The SandmanLonnie Holley (1950)
About the Artist/Site
Born in Birmingham, Alabama, Holley had a difficult youth, the seventh of twenty-seven children (although several died young or were stillborn). He was passed around among various foster homes (both official and otherwise) for years, where he often suffered severe beatings, and was in and out of juvenile detention facilities, serving time for petty crimes. He was declared “brain dead” and almost died from being hit by a car as a boy, and had little education, although as a result of time spent living on the streets and his time in Juvenile he did pick up a variety of skills. After having been away from his family for many years, he returned to see his mother in Birmingham around 1971, only to find her in abject poverty, “still living in the 1800s,” a condition that shocked him. It is said that he began to make things with the need to carve tombstones for two of one of his sister’s children who tragically died in a house fire, as the family didn’t have the wherewithal to purchase commercial markers.
Around 1978 or 1979 he began making art, carving the cast-off foundry stone that was used for linings in Birmingham’s steel furnaces. In 1981, he brought a few of his carvings to the Birmingham Museum of Art, where director Richard Murray immediately included them in an exhibition, and they were later exhibited at the Smithsonian American Art Museum as well. As images of his work spread, pieces were acquired by the American Folk Art Museum and the High Museum of Art in Atlanta. Around 1986 he began a relationship with Bill Arnett, who provided him with a stipend so that he could continue to make art, receiving in exchange the right of first refusal as Holley completed each new piece.
Holley had discovered an until-then latent drive to create, and soon he moved on from the stone carvings to working with other detritus from the Birmingham steel industries as well as with trash collected along the railroad tracks or around town. Collaging different materials together, soon his small sculptures became larger, and, being placed all over his house and yard, as well as contiguous abandoned lots, his oeuvre became a significant yard show that grew into a full-fledged art environment. He also worked in two dimensions. Each work is replete with meaning, according to Holley, some relating to daily life and others to more spiritual issues.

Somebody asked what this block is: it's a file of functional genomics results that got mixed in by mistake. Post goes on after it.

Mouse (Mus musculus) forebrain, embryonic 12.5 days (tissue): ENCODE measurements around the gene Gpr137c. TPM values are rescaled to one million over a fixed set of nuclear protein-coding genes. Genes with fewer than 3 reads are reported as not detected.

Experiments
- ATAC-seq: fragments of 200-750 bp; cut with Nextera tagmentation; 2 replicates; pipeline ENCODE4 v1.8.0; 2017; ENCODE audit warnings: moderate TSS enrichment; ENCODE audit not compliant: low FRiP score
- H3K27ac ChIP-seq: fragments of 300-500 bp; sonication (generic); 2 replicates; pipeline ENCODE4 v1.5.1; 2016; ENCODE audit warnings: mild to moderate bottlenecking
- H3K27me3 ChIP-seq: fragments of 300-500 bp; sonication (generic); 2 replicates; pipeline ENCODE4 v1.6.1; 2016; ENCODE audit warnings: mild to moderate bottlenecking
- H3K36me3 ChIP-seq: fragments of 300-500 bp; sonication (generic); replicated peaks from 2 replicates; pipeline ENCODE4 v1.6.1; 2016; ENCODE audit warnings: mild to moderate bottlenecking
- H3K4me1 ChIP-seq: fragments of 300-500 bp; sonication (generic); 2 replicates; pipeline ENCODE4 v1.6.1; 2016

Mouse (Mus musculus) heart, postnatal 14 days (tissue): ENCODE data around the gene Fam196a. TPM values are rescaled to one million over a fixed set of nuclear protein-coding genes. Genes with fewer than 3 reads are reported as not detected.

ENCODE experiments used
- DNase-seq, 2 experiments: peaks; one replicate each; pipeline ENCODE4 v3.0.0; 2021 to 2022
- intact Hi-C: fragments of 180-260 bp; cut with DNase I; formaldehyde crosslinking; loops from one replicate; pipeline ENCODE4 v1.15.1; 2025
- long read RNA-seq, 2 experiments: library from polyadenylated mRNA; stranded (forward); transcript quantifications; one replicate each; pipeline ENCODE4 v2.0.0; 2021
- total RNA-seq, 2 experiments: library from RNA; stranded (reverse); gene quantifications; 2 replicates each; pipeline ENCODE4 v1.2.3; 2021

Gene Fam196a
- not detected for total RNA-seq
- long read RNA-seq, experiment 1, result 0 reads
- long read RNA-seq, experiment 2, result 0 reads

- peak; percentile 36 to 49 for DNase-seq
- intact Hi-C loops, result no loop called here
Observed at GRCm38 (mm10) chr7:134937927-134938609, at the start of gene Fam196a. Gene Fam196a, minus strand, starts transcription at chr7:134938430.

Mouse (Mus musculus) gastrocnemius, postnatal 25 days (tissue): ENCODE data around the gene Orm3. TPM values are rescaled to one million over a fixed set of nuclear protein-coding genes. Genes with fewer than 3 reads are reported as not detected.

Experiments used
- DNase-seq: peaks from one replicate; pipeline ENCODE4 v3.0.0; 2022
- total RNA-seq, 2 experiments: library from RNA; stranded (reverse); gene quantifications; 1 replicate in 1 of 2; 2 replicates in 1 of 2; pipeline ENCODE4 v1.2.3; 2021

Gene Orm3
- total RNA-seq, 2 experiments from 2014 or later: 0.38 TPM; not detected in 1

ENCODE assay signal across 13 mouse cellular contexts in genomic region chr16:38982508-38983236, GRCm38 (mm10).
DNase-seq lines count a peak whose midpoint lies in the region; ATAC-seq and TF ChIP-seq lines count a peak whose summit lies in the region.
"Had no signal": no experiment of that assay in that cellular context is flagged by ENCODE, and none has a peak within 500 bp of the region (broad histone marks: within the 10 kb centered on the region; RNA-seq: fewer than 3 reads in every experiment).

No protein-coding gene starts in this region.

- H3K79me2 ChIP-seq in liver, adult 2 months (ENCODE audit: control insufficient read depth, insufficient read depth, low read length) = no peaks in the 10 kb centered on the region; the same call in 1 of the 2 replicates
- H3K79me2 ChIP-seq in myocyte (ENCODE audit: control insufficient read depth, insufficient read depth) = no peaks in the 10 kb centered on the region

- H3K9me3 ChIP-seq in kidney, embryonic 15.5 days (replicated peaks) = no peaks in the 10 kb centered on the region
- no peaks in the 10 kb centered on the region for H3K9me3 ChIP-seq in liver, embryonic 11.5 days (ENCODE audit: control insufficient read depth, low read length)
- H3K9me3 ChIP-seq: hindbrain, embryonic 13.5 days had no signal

By the mid-1990s the city of Birmingham wanted to expand their airport, so they condemned and then bought up most of the neighboring property around Holley’s environment. But he refused their initial offer of $14,000, knowing that the combined value of many of the thousands of discrete pieces installed on the site would be much greater, and he valued his property at $250,000. After a protracted legal battle, he settled for $165,700, and moved with five of his fifteen children to Harpersville, AL, a rural community some 35 miles away. Although he continued to make art, he was not initially welcomed there, and he did experience some hard times, including some additional run-ins with the law. Nevertheless, a second massive environment evolved around his yard and house, replete with hundreds of works in a variety of media. Too, he began giving art lessons to children at the local schools, and he became known as the “Sand Man,” for the sandstone he brought with him for the children to carve.
In 2003 a major retrospective exhibition of twenty-five years of work originated at the Birmingham Museum of Art that included a sprawling temporary art environment; later, components of the exhibition traveled to the Ikon Gallery in Birmingham, England. At age 62, Holley also recorded his first album of music (there are now two available), and was selected in 2011 to be included in an exhibition as part of the Venice Biennale; although that particular display was abruptly cancelled, he and four of the other artists attended nevertheless, installing their work in a different venue.
In 2010 Holley moved to a one-bedroom apartment in Atlanta, which, as he works, is also rapidly filling with his art as well as with raw materials to make more. A documentary film about Holley by George King is in process.
~Jo Farb Hernández
found objects, sandstone
SPACES Archives Holdings
1 folder: clippings, images; 111-35mm slides by Robert Foster
Map & Site Information
Latitude/Longitude: 33.520661 / -86.80249